Nova Scotia

Cape Breton police charge 3 in Leitches Creek grad party death

The driver of the vehicle that struck and killed Joneil Hanna, 17, of North Sydney, is charged with attempted obstruction of justice, and the homeowners are charged under the Liquor Control Act with allowing drunkenness on their property.

Driver, homeowners charged after 17-year-old Joneil Hanna struck and killed on June 10

Joneil Hanna is shown with his baby daughter. (Gofundme)

Cape Breton regional police have charged 21-year-old Hayden Kenneth Laffin of Bras d'Or, N.S., with attempted obstruction of justice in the death of 17-year-old Joneil Hanna.

Laffin was driving the vehicle that struck and killed the North Sydney teen June 10 on Highway 223 near Leitches Creek after a graduation party.

Police also announced charges under the Liquor Control Act of allowing drunkenness on their property against the homeowners who hosted the grad party.

Kenneth Wilkie, 52, and Donna Wilkie, 49, are scheduled to appear in Sydney provincial court on Sept. 18. If the homeowners are convicted of the Liquor Control Act offence, the maximum punishment is a $2,000 fine and six months in jail.

Police said all of the charges were laid after accident reconstruction and vehicle analysis, as well as interviews with more than 30 people.

Police say driver was 'proven' not impaired

The incident sparked a social media storm in which people criticized the police investigation and lack of a breathalyzer test performed on the driver.

Police maintain they did not have any evidence to charge Laffin with impaired driving, and in a news release, police said Laffin "was proven not impaired."

The attempted obstruction charge stems from what police are calling "circumstances following the collision."

Chief Peter McIsaac of the Cape Breton Regional Police Service said he can't speak to the specifics of the case.

But he said police cannot lay impaired driving charges without solid evidence.

"When you have absolutely zero evidence, [for example] no smell of alcohol, no smell of drug, no muscle inco-ordination, no slurred speech, no staggering — absolutely zero evidence to support a charge — you absolutely have no grounds to put that person under arrest or to issue them a breathalyzer demand," he said.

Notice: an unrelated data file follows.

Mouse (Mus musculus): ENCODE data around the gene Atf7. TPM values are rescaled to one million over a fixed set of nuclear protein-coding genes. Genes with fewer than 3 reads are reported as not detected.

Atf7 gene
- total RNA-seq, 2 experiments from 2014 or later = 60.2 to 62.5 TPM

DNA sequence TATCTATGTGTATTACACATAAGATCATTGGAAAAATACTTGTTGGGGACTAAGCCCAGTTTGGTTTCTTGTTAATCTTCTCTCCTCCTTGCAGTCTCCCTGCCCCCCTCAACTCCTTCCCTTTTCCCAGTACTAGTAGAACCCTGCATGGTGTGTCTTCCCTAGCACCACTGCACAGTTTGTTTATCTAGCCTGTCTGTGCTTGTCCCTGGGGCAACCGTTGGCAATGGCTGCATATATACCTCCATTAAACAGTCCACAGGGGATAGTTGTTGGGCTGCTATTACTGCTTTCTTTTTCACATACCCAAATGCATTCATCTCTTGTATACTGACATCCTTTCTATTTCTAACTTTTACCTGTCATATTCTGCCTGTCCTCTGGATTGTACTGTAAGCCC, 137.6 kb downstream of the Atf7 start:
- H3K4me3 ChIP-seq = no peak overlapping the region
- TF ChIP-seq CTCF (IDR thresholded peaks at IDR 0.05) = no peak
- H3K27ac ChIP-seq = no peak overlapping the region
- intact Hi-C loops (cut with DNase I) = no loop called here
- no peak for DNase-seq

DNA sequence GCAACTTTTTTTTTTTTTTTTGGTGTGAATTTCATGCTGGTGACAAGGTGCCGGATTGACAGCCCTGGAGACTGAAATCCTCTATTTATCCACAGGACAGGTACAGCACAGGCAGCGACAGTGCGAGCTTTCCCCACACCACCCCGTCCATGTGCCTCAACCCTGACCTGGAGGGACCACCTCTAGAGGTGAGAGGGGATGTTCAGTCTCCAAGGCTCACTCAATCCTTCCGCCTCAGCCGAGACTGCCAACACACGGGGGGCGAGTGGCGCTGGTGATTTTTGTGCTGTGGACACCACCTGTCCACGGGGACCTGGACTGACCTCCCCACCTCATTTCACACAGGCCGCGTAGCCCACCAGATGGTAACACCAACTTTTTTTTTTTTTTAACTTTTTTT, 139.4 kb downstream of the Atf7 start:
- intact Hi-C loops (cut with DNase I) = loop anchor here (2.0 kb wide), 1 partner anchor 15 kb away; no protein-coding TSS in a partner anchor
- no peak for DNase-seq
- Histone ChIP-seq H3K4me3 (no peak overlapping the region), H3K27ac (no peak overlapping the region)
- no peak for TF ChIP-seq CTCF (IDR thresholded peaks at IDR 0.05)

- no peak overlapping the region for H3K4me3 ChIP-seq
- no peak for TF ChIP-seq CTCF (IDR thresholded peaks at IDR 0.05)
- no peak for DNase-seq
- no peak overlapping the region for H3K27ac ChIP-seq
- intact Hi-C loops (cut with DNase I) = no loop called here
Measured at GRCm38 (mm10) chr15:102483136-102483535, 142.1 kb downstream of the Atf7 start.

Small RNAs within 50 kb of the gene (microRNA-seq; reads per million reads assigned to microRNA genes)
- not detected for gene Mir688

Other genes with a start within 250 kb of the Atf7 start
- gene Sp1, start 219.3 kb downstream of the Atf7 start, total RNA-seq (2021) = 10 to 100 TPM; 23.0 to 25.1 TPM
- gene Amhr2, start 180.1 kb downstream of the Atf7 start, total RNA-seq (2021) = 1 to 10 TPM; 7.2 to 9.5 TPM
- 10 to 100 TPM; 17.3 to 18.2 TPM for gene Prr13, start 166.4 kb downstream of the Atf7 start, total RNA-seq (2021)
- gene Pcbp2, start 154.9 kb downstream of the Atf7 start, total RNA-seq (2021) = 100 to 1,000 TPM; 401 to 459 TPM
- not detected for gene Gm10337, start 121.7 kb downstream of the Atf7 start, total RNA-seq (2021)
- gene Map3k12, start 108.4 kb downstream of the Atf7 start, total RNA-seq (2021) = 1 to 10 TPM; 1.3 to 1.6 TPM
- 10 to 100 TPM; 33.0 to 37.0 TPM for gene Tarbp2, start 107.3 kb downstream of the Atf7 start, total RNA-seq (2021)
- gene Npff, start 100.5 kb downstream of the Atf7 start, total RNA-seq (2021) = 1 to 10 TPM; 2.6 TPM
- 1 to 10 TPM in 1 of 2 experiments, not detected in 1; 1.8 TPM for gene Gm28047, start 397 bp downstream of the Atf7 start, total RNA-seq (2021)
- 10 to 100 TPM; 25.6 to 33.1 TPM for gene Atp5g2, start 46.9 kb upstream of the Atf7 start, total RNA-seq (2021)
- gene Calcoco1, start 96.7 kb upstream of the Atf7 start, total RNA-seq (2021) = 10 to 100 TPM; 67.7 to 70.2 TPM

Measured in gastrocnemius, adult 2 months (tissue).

'Obligation to the facts'

​McIsaac said online rumours and media coverage made the investigation difficult for investigators and for the people involved.

Police were obligated to chase down misinformation that in some cases was hurtful for people to hear.

"It's time consuming and it causes an extra burden on the officers, and then when you get people who are going through a very difficult time, for someone who's after losing a family member and this grief process, and then they have all this noise around them, and then people are creating all this other unnecessary noise," McIsaac said.

Police quickly became aware of the outcry on social media and were consciously trying to avoid creating another case like the one involving Clayton Miller, McIsaac said.

Miller died in 1990 after police raided a drinking party in New Waterford. Police have been cleared of any wrongdoing in Miller's death after several investigations, but people in the community continue to believe police were somehow responsible.

Statistics show Cape Breton has a large problem with underage drinking. When tragedies happen and police are involved, people get upset, McIsaac said.

Although police have been cleared of any wrongdoing in the 1990 death of Clayton Miller, there are those in the regional municipality who still consider police responsible. (CBC)

"Particularly when you get young people at an early age who are heavily drinking — binge drinking — and then you throw them into environments where there's all kinds of parties and then you put them in areas of secluded places, that's when you get the things like the Miller cases," he said.

"That's when you get tragedies involving young people. It's a disaster waiting to happen."
McIsaac said he requested the Serious Incident Response Team conduct a parallel investigation into the police handling of the Joneil Hanna case, but SIRT declined to do so because there was no alleged wrongdoing by an officer.

"I've been down this road before, and you mentioned the Miller case before and so many independent investigations here," he said. "I don't want this taking on a life like that again."

About the Author

Tom Ayers


Tom Ayers has been a reporter and editor for 33 years. He has spent the last 15 years covering Cape Breton and Nova Scotia stories. You can reach him at

- With files from Mainstreet Cape Breton